Thinking about moving from stills to video? You need to think it through first

Written by Andy Stout

Red Shark

There's no doubt that a rise in video ubiquity is having an impact on the stills market. But while the choice between video and stills is often now just a change of setting on high-end DSLRs, when it comes to the practicalities of switching there are some things that photographers need to bear in mind.

You will probably be able to think of more, but the three most obvious ones that sprang to mind with us were audio, editing and lighting.

Audio is a new skillset entirely and one that you need to think through before starting to shoot. It's not so much the extra expense, which can scale from nearly nothing to how many thousands do you actually have burning a whole in your pocket, as the fact that it changes pretty much everything at every stage of the process, from cursing the client under your breath while filming to adding soundtracks during post production. Basically you have to account for a whole new sense.

Lighting is a case of finessing knowledge that you probably already have. If you are comfortable with colour temperatures and white balances, then you're halfway there already, especially when it comes to the holy grail of setting up lighting for simultaneous still and video shoots. In that situation, strobes can either be used in tandem with constant sources or instead of them.

This is important enough to almost be a fourth thing to bear in mind: such shoots are becoming a growing requirement, with clients also often wanting an overarching visual package and a consistent look between the video and stills work. It might be an obvious thing to say, but remember you don't have to do everything yourself; sometimes forging links with a video production company and divvying up projects is the most obvious route forward, especially if you're a single operator and land a behind the scenes job: photographing yourself filming is never going to work out well, no matter how miraculous future selfie sticks become.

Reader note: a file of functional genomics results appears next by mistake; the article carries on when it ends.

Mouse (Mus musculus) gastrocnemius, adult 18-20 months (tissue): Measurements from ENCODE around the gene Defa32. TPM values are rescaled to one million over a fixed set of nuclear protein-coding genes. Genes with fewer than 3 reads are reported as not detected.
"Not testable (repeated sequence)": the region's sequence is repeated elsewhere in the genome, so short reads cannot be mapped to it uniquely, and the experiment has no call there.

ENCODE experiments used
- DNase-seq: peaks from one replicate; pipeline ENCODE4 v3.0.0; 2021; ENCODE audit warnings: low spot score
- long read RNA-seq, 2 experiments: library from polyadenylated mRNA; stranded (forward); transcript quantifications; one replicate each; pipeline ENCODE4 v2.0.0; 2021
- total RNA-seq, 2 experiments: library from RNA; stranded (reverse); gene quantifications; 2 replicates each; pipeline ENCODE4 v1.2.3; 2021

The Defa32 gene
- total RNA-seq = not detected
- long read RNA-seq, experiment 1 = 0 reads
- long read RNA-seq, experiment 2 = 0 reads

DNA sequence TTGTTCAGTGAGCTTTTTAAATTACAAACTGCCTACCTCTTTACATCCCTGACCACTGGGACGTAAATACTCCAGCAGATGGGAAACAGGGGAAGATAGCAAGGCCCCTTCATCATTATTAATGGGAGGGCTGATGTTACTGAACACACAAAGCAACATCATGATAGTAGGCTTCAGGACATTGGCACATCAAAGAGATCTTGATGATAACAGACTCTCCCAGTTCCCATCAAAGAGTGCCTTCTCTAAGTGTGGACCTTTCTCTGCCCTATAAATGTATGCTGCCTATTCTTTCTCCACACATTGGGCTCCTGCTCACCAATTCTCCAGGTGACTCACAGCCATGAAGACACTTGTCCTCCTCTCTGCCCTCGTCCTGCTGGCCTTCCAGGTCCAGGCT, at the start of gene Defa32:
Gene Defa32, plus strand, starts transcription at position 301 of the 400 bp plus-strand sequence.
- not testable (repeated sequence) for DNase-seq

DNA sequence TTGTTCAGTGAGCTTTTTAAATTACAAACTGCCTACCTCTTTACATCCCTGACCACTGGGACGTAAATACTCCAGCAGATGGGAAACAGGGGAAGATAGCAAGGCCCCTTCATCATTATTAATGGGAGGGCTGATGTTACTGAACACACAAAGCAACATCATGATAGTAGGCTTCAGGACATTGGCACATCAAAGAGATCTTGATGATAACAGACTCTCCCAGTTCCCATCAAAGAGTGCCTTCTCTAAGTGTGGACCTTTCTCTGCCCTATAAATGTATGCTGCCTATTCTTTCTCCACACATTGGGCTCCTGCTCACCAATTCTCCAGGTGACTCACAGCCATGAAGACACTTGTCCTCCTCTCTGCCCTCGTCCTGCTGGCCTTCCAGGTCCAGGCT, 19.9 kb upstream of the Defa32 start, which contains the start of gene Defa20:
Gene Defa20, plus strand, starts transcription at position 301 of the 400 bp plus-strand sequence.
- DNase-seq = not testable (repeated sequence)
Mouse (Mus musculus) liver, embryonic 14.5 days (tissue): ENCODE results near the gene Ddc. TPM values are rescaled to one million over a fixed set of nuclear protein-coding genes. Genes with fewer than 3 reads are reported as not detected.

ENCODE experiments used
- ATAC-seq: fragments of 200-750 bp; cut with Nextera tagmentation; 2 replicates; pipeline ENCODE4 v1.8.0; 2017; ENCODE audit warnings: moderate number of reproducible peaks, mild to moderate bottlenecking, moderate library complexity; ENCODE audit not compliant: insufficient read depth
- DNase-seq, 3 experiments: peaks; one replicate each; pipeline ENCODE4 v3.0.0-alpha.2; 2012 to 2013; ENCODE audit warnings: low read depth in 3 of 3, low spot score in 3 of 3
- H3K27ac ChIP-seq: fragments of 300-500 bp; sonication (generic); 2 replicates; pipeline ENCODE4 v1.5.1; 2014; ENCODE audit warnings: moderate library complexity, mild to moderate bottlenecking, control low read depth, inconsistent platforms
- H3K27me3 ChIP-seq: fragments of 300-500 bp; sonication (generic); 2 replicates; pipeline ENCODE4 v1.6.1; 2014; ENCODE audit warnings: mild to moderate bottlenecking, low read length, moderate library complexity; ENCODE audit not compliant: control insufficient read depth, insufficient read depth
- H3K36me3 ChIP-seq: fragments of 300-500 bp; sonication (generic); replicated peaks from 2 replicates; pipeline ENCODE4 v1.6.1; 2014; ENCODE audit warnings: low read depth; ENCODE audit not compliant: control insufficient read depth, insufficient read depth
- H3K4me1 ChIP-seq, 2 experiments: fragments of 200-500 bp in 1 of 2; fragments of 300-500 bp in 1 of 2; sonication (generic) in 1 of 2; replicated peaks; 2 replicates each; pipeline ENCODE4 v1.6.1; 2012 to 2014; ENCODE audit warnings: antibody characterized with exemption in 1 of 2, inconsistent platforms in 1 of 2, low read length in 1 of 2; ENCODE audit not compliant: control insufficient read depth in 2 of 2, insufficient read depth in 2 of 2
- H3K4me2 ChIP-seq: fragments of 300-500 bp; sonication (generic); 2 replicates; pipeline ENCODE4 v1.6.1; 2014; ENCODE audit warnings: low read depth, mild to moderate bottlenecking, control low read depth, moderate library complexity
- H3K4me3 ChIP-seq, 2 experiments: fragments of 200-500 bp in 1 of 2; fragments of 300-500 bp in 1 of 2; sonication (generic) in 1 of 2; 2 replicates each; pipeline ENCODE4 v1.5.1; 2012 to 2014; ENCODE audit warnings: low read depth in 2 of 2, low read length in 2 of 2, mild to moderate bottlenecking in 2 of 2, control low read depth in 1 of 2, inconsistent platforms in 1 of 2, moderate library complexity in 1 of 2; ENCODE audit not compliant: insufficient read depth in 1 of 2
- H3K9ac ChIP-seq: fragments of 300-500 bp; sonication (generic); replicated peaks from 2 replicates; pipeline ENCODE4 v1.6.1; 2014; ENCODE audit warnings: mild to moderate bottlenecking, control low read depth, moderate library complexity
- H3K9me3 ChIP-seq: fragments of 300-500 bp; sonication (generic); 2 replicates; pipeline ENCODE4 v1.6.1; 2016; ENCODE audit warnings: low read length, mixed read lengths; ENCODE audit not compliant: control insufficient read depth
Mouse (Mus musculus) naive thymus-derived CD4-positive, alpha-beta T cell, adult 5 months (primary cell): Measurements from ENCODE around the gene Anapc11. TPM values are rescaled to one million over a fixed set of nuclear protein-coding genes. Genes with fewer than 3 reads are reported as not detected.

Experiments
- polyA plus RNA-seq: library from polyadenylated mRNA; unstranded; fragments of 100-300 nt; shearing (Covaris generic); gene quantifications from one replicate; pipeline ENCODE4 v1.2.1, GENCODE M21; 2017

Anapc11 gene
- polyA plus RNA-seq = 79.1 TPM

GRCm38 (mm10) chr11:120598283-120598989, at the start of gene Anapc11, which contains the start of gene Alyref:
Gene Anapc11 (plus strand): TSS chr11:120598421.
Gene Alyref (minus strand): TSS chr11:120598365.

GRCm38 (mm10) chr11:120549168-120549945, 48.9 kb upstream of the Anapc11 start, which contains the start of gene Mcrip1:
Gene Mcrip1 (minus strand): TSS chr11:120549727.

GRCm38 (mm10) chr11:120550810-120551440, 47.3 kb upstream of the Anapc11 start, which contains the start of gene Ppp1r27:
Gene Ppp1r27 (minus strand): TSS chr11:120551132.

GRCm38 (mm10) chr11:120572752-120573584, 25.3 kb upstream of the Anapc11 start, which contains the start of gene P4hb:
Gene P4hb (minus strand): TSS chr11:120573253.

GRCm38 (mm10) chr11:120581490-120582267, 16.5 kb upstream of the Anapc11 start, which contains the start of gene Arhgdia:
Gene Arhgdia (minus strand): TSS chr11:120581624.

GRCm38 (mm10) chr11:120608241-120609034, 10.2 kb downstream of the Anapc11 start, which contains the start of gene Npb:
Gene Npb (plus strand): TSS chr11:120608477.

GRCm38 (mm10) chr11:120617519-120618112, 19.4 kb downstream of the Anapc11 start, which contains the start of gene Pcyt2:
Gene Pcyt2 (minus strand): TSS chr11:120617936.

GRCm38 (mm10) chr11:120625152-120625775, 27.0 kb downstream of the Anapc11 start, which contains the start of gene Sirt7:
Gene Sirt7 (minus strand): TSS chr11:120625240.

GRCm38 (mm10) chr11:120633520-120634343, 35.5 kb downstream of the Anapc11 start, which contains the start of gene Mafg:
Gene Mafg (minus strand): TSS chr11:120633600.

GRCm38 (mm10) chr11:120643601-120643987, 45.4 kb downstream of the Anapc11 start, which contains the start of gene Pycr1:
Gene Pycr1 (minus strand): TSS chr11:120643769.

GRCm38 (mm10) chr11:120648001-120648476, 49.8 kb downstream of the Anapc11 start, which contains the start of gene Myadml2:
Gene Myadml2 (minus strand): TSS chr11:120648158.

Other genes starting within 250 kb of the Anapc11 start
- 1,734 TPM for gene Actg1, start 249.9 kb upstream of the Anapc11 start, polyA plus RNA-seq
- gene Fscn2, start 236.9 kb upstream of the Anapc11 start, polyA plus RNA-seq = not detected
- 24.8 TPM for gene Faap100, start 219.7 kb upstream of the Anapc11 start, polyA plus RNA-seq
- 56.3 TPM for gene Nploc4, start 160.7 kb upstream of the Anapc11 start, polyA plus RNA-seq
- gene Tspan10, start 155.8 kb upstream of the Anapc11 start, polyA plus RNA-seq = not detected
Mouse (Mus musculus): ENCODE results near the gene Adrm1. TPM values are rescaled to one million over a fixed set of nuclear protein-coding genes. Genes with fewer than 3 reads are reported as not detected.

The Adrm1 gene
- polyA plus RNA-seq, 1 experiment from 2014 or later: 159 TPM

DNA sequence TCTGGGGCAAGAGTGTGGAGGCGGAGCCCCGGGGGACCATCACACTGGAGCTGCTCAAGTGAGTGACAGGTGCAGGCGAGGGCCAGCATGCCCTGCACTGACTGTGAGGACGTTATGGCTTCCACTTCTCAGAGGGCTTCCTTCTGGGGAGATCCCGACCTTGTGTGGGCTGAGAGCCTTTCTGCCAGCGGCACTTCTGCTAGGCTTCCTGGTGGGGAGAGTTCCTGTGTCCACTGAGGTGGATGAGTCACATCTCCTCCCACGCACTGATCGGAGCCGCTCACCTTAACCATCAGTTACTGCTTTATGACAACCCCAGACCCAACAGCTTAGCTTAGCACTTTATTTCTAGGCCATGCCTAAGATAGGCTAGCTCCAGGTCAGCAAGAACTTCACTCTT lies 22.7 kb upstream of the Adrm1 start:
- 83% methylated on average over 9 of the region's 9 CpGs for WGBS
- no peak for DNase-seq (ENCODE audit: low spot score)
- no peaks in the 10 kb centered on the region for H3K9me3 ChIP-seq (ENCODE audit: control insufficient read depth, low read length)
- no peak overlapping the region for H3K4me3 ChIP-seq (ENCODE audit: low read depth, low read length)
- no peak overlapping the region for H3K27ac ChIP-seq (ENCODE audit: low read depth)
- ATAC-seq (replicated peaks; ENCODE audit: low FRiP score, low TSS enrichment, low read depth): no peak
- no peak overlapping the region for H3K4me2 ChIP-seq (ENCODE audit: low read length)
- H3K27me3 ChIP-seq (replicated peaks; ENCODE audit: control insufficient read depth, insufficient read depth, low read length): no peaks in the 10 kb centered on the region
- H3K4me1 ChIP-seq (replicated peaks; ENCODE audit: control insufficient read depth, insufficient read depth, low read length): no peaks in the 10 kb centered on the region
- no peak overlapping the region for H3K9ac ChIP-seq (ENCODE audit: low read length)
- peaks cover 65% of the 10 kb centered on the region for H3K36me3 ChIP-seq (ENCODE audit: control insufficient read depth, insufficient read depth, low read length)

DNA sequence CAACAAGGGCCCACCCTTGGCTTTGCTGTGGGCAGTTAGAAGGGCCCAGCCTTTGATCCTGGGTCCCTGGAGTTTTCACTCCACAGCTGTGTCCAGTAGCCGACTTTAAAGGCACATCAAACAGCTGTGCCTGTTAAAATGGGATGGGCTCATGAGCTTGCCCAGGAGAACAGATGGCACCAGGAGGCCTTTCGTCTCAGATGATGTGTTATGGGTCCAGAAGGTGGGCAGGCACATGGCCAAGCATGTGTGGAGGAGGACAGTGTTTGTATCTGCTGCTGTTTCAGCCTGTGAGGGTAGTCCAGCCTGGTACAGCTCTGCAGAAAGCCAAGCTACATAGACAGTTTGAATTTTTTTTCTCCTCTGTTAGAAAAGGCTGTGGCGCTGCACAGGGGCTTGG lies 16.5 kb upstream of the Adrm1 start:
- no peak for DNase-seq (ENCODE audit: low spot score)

And that paradigm of partnering becomes an especially good idea when it comes to video post production, which can make any amount of finessing in Photoshop seem like a comparative walk in the part in comparison. Video editing in particular is an art form all on its own with a very specific language and poor editing has been the death of many a promising project, no matter how good the initial shoot. Simply put, do not underestimate the learning curve required or the unpleasant impact post can have on budget and deadlines

Tags: Production

Comments

Related Articles

2 August, 2020

This is how the first DV cameras changed video production forever

The 1980s were the decade when video began to encroach on film – certainly for TV, if not for cinema. The 1990s was the decade when digital cameras...

Read Story

1 August, 2020

This is one of the biggest influencers on modern video you might not have heard of

If you’ve started using cameras in the last few years you might not be aware of just how far cameras have come. For some time one of the go-to...

Read Story

31 July, 2020

Why do we keep thinking in 35mm for focal lengths?

Replay: Do we really need to keep using 35mm as our baseline for focal lengths, or is there a much better way?

Read Story